As part of the Spherion® Emerging Workforce® series of employment surveys, the monthly Spherion Employment Report provides a snapshot of the latest workforce trends across the country and is issued in conjunction with state and national labor market releases. Three key indices are measured: the Spherion Job Security Index, which captures how likely respondents think it is that they will lose their job or that their job will be eliminated in the next 12 months; the Spherion Job Transition Index, which captures how likely respondents are to look for a new job in the next 12 months and the Employee Confidence Index that measures employees’ overall confidence in the economy, their employer and their ability to find other employment. The Employee Confidence Index is calculated from the results of four components that reflect these aspects of employee confidence. For each component item a ‘score’ is calculated by taking the difference of the percentage of positive responses and the percentage of negative responses. These four scores are then averaged to indicate an overall level of employee confidence, with each score ranking on a scale from 0 (no confidence) to 100 (complete confidence). A reading above 50 indicates a positive confidence level.
The June 2006 Spherion® Employment Report is based on data from the Harris Interactive QuickQuerySM online omnibus conducted monthly by Harris Interactive® on behalf of Spherion Corporation. A U.S. sample of 2,959 employed adults, aged 18 years and older, was interviewed in a series of two polls conducted between June 6-8 and June 14-16, 2006 (for May 2006 n=2,894). Figures for age, sex, race/ethnicity, income, education and region were weighted where necessary to bring them into line with their actual proportions in the population. Propensity score weighting adjusted for respondents’ propensity to be online.
With pure probability samples, with 100 percent response rates, it is possible to calculate the probability that the sampling error (but not other sources of error) is not greater than some number. With a pure probability sample of 2,959 U.S. employed adults one could say with a 95 percent probability that the overall results have a sampling error of +/- 2 percentage points. However, that does not take other sources of error into account. This online survey is not based on a probability sample and therefore no theoretical sampling error can be calculated.
Spherion Corporation (NYSE:SFN) is a leading recruiting and staffing company that provides integrated solutions to meet the evolving needs of companies and job candidates. As an industry pioneer for 60 years, Spherion has screened and placed millions of individuals in temporary, temp-to-hire and full-time jobs. Positions range from administrative and light industrial to a host of professions that include accounting/finance, information technology, engineering, manufacturing, legal, human resources and sales/marketing.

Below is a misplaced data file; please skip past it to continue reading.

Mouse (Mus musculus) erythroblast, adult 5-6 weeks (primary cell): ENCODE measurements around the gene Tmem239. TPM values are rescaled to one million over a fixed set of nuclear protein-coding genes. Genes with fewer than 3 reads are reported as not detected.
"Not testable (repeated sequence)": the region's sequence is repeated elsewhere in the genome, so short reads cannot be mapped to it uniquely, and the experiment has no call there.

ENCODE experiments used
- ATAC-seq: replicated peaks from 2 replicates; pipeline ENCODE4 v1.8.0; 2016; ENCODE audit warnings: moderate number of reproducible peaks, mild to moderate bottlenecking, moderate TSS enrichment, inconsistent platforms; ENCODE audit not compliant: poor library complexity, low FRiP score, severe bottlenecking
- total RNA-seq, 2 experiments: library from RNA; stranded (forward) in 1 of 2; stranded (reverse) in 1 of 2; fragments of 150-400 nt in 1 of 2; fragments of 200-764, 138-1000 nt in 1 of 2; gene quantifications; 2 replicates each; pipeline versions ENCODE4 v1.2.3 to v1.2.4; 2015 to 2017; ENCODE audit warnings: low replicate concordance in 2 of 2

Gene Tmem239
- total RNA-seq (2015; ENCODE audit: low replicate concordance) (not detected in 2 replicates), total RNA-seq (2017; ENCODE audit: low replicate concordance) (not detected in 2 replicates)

With more than 650 offices in the United States and Canada, Spherion delivers innovative workforce solutions that improve business performance. Spherion provides its services to more than 8,000 customers, from Fortune 500 companies to a wide range of small and mid-size organizations. Employing 375,000 people annually through its network, Spherion is one of North America’s largest employers. To learn more, visit www.spherion.com.
About Harris Interactive
Harris Interactive is the 13th largest and fastest-growing market research firm in the world. The company provides research-driven insights and strategic advice to help its clients make more confident decisions which lead to measurable and enduring improvements in performance. Harris Interactive is widely known for The Harris Poll, one of the longest running, independent opinion polls and for pioneering online market research methods. The company has built what could conceivably be the world’s largest panel of survey respondents, the Harris Poll Online. Harris Interactive serves clients worldwide through its United States, Europe and Asia offices, its wholly-owned subsidiary Novatris in France and through a global network of independent market research firms. The service bureau, HISB, provides its market research industry clients with mixed-mode data collection, panel development services as well as syndicated and tracking research consultation. More information about Harris Interactive may be obtained at www.harrisinteractive.com.
To become a member of the Harris Poll Online, visit www.harrispollonline.com.